some kind of overflow

I’m trying to scale the analog input (0-1023) to a bargraph of 90 pixels on a TFT so I thought it would be simple to calculate this.

I don’t understand why the calculation (balk = 90 * oude_potmet / 1023) goes wrong when “oude_potmet” exceeds 364.
The workaround is simple (balk = 0.0879765395894490 * oude_potmet) but I would like to know what goes wrong.

I you run the code and take a look in the serial monitor you will see what goes wrong, balk should increase to 90 but starting from oude_potmet = 365, balk decreases again

I am using IDE 1.6.3, but same result in older versions.

float balk;

void setup() {
  Serial.begin(9600);

  for (int oude_potmet = 0; oude_potmet < 1024 ; oude_potmet++)
  {
    Serial.print("oude_potmet = "); 
    Serial.print(oude_potmet);
    balk = 90 * oude_potmet / 1023 ;  // DOES NOT WORK, OVERFLOW WHEN oude_potmet exceeds 364

//    balk = 0.0879765395894490 * oude_potmet;  // WORKS FINE for all values of oude_potmet
    Serial.print("   balk = "); 
    Serial.println(balk);
   
  }

}

void loop() {

}

luxxtek:
I don't understand why the calculation (balk = 90 * oude_potmet / 1023) goes wrong when "oude_potmet" exceeds 364.

To avoid integer overflow, do "long" calculation:

balk = 90L * oude_potmet / 1023;

I was going to suggest making the numeric constants in the calculation into floats rather than ints.

balk = 90.0 * oude_potmet / 1023.0 ;

90L does indeeds solve the problem but I don't understand why there is an integer overflow if balk is a float ?

UKHeliBob:
I was going to suggest making the numeric constants in the calculation into floats rather than ints.

balk = 90.0 * oude_potmet / 1023.0 ;

this does not work

Balk may be a float, but that only matters after all the math on the right is finished. The stuff on the right of the equals are all ints so it is all done with int math.

luxxtek:
90L does indeeds solve the problem but I don't understand why there is an integer overflow if balk is a float ?

Even if 'balk' is float, but '90 * oude_potmet' is int, because int multiplied by int = int.

And max. int with 8bit controllers is 32767 only!
Your integer overflow is in the interim calculation.

Thanks for the explanation, I thought (hoped) that because a float was involved in the calculation, all numbers would be treated as float to keep accuracy at max.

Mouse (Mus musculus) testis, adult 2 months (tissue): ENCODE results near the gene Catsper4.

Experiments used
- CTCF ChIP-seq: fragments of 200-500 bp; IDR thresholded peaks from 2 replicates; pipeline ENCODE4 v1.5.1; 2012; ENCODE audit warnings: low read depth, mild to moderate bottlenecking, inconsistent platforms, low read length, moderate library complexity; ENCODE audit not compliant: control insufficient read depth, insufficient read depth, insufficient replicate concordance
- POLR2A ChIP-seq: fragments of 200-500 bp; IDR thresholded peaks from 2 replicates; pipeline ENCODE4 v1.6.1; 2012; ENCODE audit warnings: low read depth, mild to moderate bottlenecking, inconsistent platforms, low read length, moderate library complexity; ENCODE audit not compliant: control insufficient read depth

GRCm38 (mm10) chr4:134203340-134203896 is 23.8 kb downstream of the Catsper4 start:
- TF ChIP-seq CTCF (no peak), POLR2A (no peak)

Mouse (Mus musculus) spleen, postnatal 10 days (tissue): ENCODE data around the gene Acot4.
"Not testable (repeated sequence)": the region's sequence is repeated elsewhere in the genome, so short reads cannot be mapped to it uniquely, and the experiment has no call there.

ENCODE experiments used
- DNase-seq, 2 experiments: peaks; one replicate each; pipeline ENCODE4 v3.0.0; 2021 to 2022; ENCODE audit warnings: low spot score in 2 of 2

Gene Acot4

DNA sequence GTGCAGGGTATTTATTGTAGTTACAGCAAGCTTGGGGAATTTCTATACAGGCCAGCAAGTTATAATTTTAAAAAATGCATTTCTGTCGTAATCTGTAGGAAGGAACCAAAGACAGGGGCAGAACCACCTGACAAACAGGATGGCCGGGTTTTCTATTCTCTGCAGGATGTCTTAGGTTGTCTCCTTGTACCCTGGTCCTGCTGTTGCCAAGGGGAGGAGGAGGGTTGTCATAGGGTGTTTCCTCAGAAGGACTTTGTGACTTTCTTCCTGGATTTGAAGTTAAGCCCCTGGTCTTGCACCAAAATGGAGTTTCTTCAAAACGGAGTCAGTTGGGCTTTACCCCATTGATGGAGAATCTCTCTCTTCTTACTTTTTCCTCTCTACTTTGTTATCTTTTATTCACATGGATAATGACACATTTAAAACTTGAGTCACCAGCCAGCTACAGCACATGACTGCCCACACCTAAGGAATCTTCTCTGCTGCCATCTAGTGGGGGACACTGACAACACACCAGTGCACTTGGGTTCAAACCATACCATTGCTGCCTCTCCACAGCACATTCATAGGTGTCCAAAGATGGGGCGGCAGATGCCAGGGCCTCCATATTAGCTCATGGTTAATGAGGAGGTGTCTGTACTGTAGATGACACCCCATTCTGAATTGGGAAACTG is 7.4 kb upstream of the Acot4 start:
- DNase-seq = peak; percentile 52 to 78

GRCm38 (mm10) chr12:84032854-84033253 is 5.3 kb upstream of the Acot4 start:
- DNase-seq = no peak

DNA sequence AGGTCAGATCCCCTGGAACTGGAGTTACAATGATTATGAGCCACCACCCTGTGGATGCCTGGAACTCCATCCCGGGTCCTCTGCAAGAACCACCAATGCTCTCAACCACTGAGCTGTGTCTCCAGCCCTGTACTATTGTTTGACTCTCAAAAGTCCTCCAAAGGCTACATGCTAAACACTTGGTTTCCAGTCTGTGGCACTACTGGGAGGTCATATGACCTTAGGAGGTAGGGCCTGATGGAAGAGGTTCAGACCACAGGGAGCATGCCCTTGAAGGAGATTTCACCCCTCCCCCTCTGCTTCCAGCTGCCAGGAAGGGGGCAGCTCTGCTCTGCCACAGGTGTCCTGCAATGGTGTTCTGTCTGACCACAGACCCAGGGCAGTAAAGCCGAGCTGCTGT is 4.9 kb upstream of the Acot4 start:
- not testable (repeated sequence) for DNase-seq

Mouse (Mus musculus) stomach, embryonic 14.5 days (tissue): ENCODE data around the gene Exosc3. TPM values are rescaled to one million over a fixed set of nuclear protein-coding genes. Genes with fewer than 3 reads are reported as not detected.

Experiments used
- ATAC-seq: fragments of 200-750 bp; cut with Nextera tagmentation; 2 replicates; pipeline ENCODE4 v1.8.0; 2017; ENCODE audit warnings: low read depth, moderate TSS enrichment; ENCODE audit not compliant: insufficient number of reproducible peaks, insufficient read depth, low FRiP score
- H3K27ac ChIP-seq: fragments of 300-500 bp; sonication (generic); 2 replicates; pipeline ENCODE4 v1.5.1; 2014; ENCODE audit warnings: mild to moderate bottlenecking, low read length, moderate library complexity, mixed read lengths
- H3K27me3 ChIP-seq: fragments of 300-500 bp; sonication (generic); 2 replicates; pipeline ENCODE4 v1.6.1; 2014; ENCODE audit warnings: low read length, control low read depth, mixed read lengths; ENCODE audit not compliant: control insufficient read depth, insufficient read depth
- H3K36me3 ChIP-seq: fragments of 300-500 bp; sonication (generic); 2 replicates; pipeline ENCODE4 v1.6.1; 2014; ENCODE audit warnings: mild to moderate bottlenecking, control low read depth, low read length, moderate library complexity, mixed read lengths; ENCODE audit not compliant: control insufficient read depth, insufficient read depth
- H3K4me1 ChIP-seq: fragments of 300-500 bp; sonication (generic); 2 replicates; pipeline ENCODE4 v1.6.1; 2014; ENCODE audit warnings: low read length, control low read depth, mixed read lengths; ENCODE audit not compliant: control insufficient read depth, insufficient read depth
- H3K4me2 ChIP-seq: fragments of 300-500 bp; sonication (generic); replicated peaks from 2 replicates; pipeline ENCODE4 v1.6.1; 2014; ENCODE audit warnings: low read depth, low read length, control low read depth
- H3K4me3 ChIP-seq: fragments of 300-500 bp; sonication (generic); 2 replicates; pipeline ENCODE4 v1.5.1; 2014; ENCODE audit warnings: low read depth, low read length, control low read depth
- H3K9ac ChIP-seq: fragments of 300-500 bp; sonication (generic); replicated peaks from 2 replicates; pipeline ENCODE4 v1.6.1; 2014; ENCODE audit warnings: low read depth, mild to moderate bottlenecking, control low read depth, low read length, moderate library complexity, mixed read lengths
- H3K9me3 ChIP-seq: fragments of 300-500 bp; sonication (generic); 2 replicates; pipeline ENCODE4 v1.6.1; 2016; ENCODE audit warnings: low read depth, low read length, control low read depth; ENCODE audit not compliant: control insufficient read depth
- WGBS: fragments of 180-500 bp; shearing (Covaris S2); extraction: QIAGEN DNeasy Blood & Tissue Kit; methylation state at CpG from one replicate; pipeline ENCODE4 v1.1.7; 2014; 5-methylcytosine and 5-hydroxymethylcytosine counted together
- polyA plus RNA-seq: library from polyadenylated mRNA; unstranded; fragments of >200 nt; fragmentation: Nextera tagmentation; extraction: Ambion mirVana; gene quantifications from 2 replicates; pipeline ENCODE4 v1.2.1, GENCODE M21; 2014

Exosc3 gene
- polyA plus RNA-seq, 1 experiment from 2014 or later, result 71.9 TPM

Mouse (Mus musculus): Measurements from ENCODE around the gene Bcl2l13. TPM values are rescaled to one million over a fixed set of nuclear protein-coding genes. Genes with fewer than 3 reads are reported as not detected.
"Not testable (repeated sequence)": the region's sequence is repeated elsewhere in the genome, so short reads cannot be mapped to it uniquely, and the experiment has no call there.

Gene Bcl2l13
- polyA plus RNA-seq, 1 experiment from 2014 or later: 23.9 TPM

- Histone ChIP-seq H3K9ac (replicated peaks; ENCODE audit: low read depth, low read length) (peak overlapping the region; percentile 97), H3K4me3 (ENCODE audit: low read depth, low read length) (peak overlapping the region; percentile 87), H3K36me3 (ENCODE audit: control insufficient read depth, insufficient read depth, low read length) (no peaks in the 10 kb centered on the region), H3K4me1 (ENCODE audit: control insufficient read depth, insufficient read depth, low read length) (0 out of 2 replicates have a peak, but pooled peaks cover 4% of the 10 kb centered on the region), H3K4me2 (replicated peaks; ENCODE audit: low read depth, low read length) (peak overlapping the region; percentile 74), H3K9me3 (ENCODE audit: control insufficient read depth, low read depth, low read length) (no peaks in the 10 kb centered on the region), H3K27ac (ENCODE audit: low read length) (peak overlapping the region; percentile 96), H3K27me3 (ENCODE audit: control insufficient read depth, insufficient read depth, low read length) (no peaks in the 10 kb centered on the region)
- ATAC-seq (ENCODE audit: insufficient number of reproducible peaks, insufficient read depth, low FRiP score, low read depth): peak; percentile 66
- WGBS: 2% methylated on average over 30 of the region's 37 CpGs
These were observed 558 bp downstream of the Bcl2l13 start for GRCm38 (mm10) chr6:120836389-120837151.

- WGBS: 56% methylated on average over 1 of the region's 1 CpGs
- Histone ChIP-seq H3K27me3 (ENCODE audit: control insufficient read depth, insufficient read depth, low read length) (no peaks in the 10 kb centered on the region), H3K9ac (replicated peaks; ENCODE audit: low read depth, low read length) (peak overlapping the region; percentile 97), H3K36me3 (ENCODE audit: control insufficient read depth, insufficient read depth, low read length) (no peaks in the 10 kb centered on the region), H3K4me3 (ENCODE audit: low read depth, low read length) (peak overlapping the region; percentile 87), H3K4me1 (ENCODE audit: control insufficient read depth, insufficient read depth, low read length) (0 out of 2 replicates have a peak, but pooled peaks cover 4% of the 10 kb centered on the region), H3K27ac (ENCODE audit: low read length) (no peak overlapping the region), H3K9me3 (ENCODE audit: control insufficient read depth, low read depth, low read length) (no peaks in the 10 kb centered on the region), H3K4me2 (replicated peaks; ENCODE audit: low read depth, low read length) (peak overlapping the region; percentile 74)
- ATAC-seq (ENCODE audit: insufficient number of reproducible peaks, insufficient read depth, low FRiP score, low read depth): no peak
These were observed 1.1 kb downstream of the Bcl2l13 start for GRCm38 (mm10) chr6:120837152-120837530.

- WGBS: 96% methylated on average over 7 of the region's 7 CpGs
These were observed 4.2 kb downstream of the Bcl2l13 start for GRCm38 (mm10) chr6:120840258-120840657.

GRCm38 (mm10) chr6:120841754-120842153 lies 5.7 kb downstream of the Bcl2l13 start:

But unfortunately it is not the case.

But a float wasn't involved in the calculation. The calculation in the code you posted was all ints. The only thing involving a float was that you tried to put the result into one. But that assignment happens after the calculation is all done.

Had a float been involved in the calculation then the calculation would have been done with floating point math.

Had a float been involved in the calculation then the calculation would have been done with floating point math.

Hence my suggested solution in reply #2 of which the OP said "this does not work".

luxxtek:
Thanks for the explanation, I thought (hoped) that because a float was involved in the calculation, all numbers would be treated as float to keep accuracy at max.
But unfortunately it is not the case.

Expressions are evaluated in a specific order, and arguments will be promoted to a different type, if necessary, as the expression is evaluated. The exact ORDER of evaluation can be tricky, so it is always best to use parentheses to make your intent explicit.

In the case where an integer expression is used to initialize a float, the conversion to float will occur only AFTER the expression has been fully evaluated. So, you should coerce the operands to float to ensure you get the result you want. In the following expression:

int x  = 5;
int y = 10;
float z = 20.0;

float a = z + x * y;

First, x and y will be multiplied as integers, THEN the result will be converted to float, and multiplied by z, with the result that a = 70.0 as you'd expect. But:

int x  = 5;
int y = 10;
float z = 20.0;

float a = z + x / y;

In this case, x will be divided by y, as integers, which results in 0. This is converted to a float, and added to z, with the result that a = 20.0. Not what you might expect. This can be fixed by casting either x or y to float:

int x  = 5;
int y = 10;
float z = 20.0;

float a = z + (float)x / y;

This will then convert BOTH x and y to floats BEFORE the divide, and a will end up 20.5 as you'd expect.

Now, of course, your other problem is you were multiplying 90 * 1023, which is too large to fit into an int...

Regards,
Ray L.

UKHeliBob:
Hence my suggested solution in reply #2 of which the OP said “this does not work”.

thanks for the suggestion, I did try but it does not work, it adds 2 decimals but still the overflow occurs.

luxxtek:
thanks for the suggestion, I did try but it does not work, it adds 2 decimals but still the overflow occurs.

You must multiply with 90.0 and not with 90!

By multiplying with 90.0 it is a floating point multiplication.
By multiplying with 90 it is an integer multiplication.

You must multiply with 90.0 and not with 90!

As I suggested.

luxxtek:
this does not work

Your posted code does not show 90.0 so don't say it doesn't work, please.

luxxtek:
Thanks for the explanation, I thought (hoped) that because a float was involved in the calculation, all numbers would be treated as float to keep accuracy at max.

Operators are applied in a sequence as defined by the order of operations in the C language.

Type conversions are applied (notionally) when they are required.

Performing type casts at the start would reduce accuracy, not improve it, because integer computation is always exact, whereas floating point involves a degree of loss of precision.

This becomes especially significant when up-converting signed quantities from smaller to longer integer values. Sometimes it is important to keep track of the effect of sign extension on what you are doing.